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Severe thrombocytopenia from acute levamisole toxicity in a Nigerian child


1 Departmet of Paediatrics, Federal Teaching Hospital, Gombe, Nigeria
2 Department of Paediatrics, Federal Medical Centre Nguru, Nguru, Nigeria
3 Department of Paediatrics, Cardiopulmonary Unit, Aminu Kano Teaching Hospital, Kano, Nigeria
4 Department of Paediatrics, Aminu Kano Teaching Hospital, Kano, Nigeria
5 Department of Paediatrics, Aminu Kano Teaching Hospital, Bayero University, Kano, Nigeria

Correspondence Address:
Apollos Daniel,
Department of Paediatrics, Federal Teaching Hospital Gombe
Nigeria
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Source of Support: None, Conflict of Interest: None

DOI: 10.4103/mjdrdypu.mjdrdypu_251_20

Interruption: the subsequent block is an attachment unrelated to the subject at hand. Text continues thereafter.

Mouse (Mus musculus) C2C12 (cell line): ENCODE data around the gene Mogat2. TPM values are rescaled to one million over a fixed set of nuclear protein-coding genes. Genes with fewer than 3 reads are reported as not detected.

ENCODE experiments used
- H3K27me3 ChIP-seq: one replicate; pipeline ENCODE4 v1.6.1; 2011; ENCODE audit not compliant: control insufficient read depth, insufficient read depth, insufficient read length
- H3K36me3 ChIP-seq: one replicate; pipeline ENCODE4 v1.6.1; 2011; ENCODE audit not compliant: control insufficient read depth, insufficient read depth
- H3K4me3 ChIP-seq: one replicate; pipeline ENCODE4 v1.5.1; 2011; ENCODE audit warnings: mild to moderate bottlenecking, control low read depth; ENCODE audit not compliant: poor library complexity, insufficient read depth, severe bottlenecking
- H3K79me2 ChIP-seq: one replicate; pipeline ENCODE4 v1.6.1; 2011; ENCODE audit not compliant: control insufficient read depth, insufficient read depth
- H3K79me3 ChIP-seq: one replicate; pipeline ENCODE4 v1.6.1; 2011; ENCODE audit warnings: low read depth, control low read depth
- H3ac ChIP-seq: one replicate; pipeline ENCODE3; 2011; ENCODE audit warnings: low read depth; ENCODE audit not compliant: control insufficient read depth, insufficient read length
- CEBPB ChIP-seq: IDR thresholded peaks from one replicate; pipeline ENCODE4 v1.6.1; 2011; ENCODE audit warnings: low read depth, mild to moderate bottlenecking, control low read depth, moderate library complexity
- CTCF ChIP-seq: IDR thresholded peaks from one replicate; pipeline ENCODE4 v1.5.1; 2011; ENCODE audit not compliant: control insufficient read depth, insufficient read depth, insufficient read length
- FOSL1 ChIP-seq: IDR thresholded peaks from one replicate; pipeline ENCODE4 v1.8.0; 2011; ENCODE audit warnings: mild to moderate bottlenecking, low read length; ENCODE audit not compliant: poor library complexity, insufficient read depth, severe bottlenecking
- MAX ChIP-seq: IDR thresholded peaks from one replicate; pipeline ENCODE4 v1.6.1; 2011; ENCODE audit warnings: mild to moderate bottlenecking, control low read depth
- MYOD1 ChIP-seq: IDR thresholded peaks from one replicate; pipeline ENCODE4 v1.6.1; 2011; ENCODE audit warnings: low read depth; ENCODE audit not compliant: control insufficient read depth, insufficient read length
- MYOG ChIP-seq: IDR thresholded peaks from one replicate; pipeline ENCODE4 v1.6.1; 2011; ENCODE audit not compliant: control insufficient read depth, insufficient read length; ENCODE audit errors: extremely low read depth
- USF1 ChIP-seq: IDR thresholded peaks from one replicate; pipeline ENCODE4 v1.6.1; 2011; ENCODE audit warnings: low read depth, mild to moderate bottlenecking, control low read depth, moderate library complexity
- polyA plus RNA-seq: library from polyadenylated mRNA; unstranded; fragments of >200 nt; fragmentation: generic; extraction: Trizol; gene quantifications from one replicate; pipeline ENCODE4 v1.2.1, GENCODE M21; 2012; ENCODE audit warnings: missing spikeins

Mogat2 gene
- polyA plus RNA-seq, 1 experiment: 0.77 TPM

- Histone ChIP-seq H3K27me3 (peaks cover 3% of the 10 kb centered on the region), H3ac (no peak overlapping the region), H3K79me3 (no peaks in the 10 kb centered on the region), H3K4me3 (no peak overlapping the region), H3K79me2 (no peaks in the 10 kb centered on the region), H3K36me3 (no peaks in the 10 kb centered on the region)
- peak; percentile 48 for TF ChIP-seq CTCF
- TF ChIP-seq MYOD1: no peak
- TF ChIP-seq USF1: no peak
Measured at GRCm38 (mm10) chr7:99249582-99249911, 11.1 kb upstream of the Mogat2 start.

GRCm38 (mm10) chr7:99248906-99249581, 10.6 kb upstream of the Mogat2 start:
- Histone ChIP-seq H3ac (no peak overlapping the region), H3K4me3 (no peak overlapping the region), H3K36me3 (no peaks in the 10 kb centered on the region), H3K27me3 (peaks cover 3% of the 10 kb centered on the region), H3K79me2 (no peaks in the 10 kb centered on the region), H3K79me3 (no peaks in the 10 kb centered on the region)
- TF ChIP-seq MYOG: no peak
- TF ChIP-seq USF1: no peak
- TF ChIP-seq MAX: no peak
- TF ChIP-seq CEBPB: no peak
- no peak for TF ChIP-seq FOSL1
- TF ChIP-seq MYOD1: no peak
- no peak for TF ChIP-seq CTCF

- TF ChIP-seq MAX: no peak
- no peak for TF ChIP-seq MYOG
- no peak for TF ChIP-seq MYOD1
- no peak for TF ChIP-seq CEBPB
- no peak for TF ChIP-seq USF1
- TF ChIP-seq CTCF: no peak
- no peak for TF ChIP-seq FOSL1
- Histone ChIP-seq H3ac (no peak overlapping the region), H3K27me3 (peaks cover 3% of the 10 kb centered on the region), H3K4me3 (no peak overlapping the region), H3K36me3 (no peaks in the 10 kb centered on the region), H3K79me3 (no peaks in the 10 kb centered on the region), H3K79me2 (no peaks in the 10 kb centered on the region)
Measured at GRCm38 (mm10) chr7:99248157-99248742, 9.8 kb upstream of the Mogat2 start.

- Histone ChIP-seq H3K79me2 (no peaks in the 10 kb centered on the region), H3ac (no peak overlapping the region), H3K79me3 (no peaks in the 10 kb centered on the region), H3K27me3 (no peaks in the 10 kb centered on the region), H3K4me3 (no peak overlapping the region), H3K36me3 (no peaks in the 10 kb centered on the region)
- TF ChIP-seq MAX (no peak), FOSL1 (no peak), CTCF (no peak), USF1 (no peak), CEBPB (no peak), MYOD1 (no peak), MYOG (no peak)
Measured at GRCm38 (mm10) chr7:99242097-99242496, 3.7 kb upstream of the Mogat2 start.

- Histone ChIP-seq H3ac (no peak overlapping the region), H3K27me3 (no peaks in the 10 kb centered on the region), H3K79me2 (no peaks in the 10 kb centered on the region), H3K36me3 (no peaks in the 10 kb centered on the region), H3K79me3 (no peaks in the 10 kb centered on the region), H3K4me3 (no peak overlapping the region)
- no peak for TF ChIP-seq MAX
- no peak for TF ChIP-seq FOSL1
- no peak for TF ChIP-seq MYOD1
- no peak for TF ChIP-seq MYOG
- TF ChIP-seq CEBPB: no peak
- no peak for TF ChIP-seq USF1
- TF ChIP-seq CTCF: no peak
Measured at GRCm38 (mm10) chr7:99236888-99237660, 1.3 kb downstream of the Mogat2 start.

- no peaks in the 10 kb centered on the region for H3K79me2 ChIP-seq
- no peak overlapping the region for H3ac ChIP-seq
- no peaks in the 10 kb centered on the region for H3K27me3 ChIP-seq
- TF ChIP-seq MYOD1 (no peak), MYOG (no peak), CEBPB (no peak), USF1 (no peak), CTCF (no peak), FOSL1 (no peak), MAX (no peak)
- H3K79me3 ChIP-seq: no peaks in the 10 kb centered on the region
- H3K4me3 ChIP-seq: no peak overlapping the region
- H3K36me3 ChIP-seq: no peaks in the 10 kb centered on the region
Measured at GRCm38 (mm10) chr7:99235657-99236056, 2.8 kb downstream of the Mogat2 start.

Levamisole-induced thrombocytopenia and vasculitis are rare entities in children. Here, we report a 5-year-old male who presented with complaints of purpuric rashes and nasal and gum bleeding for 24 h following intake of single high-dose levamisole for presumptive treatment of helminthiasis. No preceding symptoms of viral infection or bleeding into closed spaces were noted. He was clinically stable except for maculopapular and patchy purpuric rashes on the face, neck, and trunk. No hepatosplenomegaly or lymphadenopathy was observed. Full blood count and blood film showed severe thrombocytopenia of 6.00 × 109/L and platelets left shift with dysplastic neutrophils. He was commenced on prednisolone and transfused with fresh whole blood. The patient improved remarkably and showed reversal of hematological parameters within 48 h. Further, full blood count examination showed reactive thrombocytosis. Levamisole induces reversible thrombocytopenia by immune-mediated cytotoxic destruction of the platelets and white blood cells.


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